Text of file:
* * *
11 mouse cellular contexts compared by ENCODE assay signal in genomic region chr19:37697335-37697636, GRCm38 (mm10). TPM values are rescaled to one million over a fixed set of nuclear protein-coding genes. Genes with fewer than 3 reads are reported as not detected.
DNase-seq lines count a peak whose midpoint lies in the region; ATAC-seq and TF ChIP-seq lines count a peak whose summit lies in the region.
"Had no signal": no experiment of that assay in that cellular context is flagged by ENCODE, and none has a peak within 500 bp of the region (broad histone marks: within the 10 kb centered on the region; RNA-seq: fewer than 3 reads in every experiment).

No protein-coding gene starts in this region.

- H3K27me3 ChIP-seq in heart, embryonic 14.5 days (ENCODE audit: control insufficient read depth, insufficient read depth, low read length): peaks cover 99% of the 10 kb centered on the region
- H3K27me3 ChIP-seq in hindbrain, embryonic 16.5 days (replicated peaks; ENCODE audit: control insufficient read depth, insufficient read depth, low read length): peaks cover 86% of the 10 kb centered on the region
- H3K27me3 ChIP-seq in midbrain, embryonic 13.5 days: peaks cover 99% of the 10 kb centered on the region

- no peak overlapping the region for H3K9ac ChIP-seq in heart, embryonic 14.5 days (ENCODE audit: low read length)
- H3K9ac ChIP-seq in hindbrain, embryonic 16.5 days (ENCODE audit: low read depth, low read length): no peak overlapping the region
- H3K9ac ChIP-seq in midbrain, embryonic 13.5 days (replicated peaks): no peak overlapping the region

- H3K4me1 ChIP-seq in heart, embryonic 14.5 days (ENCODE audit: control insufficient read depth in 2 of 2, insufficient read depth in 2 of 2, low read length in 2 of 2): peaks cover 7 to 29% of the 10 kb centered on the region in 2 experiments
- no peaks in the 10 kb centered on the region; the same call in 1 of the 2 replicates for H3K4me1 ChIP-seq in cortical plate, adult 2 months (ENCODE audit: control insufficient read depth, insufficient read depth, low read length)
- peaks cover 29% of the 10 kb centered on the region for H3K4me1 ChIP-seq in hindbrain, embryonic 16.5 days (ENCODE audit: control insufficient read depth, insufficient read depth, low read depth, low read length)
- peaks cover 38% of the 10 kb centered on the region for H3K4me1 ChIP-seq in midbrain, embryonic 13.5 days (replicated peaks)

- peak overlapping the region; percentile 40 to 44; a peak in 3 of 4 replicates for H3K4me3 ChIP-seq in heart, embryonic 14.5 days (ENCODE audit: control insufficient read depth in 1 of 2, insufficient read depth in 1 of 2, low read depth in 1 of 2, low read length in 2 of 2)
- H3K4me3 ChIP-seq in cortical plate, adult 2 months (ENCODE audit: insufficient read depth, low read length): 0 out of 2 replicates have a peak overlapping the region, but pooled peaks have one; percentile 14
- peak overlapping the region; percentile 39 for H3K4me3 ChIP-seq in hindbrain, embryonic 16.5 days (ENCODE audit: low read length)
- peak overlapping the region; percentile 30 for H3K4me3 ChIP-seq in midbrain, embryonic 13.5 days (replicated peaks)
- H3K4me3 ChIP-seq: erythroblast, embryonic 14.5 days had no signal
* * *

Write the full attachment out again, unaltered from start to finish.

11 mouse cellular contexts compared by ENCODE assay signal in genomic region chr19:37697335-37697636, GRCm38 (mm10). TPM values are rescaled to one million over a fixed set of nuclear protein-coding genes. Genes with fewer than 3 reads are reported as not detected.
DNase-seq lines count a peak whose midpoint lies in the region; ATAC-seq and TF ChIP-seq lines count a peak whose summit lies in the region.
"Had no signal": no experiment of that assay in that cellular context is flagged by ENCODE, and none has a peak within 500 bp of the region (broad histone marks: within the 10 kb centered on the region; RNA-seq: fewer than 3 reads in every experiment).

No protein-coding gene starts in this region.

- H3K27me3 ChIP-seq in heart, embryonic 14.5 days (ENCODE audit: control insufficient read depth, insufficient read depth, low read length): peaks cover 99% of the 10 kb centered on the region
- H3K27me3 ChIP-seq in hindbrain, embryonic 16.5 days (replicated peaks; ENCODE audit: control insufficient read depth, insufficient read depth, low read length): peaks cover 86% of the 10 kb centered on the region
- H3K27me3 ChIP-seq in midbrain, embryonic 13.5 days: peaks cover 99% of the 10 kb centered on the region

- no peak overlapping the region for H3K9ac ChIP-seq in heart, embryonic 14.5 days (ENCODE audit: low read length)
- H3K9ac ChIP-seq in hindbrain, embryonic 16.5 days (ENCODE audit: low read depth, low read length): no peak overlapping the region
- H3K9ac ChIP-seq in midbrain, embryonic 13.5 days (replicated peaks): no peak overlapping the region

- H3K4me1 ChIP-seq in heart, embryonic 14.5 days (ENCODE audit: control insufficient read depth in 2 of 2, insufficient read depth in 2 of 2, low read length in 2 of 2): peaks cover 7 to 29% of the 10 kb centered on the region in 2 experiments
- no peaks in the 10 kb centered on the region; the same call in 1 of the 2 replicates for H3K4me1 ChIP-seq in cortical plate, adult 2 months (ENCODE audit: control insufficient read depth, insufficient read depth, low read length)
- peaks cover 29% of the 10 kb centered on the region for H3K4me1 ChIP-seq in hindbrain, embryonic 16.5 days (ENCODE audit: control insufficient read depth, insufficient read depth, low read depth, low read length)
- peaks cover 38% of the 10 kb centered on the region for H3K4me1 ChIP-seq in midbrain, embryonic 13.5 days (replicated peaks)

- peak overlapping the region; percentile 40 to 44; a peak in 3 of 4 replicates for H3K4me3 ChIP-seq in heart, embryonic 14.5 days (ENCODE audit: control insufficient read depth in 1 of 2, insufficient read depth in 1 of 2, low read depth in 1 of 2, low read length in 2 of 2)
- H3K4me3 ChIP-seq in cortical plate, adult 2 months (ENCODE audit: insufficient read depth, low read length): 0 out of 2 replicates have a peak overlapping the region, but pooled peaks have one; percentile 14
- peak overlapping the region; percentile 39 for H3K4me3 ChIP-seq in hindbrain, embryonic 16.5 days (ENCODE audit: low read length)
- peak overlapping the region; percentile 30 for H3K4me3 ChIP-seq in midbrain, embryonic 13.5 days (replicated peaks)
- H3K4me3 ChIP-seq: erythroblast, embryonic 14.5 days had no signal